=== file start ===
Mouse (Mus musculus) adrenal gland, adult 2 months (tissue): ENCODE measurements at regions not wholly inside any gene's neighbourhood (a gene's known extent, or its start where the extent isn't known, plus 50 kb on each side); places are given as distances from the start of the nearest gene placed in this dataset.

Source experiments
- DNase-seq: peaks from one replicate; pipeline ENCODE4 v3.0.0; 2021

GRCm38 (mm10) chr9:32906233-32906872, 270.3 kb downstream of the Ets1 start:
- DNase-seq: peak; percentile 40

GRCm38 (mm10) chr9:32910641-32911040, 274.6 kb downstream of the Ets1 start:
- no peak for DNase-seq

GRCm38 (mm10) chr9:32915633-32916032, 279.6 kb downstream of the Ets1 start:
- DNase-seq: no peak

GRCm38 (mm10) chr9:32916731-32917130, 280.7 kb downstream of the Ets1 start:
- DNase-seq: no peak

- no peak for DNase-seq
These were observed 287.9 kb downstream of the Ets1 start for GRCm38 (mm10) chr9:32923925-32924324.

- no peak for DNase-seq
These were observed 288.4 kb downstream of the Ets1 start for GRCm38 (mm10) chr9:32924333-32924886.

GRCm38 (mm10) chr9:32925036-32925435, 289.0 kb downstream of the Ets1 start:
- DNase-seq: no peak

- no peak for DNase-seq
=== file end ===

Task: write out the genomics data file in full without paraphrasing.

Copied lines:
Mouse (Mus musculus) adrenal gland, adult 2 months (tissue): ENCODE measurements at regions not wholly inside any gene's neighbourhood (a gene's known extent, or its start where the extent isn't known, plus 50 kb on each side); places are given as distances from the start of the nearest gene placed in this dataset.

Source experiments
- DNase-seq: peaks from one replicate; pipeline ENCODE4 v3.0.0; 2021

GRCm38 (mm10) chr9:32906233-32906872, 270.3 kb downstream of the Ets1 start:
- DNase-seq: peak; percentile 40

GRCm38 (mm10) chr9:32910641-32911040, 274.6 kb downstream of the Ets1 start:
- no peak for DNase-seq

GRCm38 (mm10) chr9:32915633-32916032, 279.6 kb downstream of the Ets1 start:
- DNase-seq: no peak

GRCm38 (mm10) chr9:32916731-32917130, 280.7 kb downstream of the Ets1 start:
- DNase-seq: no peak

- no peak for DNase-seq
These were observed 287.9 kb downstream of the Ets1 start for GRCm38 (mm10) chr9:32923925-32924324.

- no peak for DNase-seq
These were observed 288.4 kb downstream of the Ets1 start for GRCm38 (mm10) chr9:32924333-32924886.

GRCm38 (mm10) chr9:32925036-32925435, 289.0 kb downstream of the Ets1 start:
- DNase-seq: no peak

- no peak for DNase-seq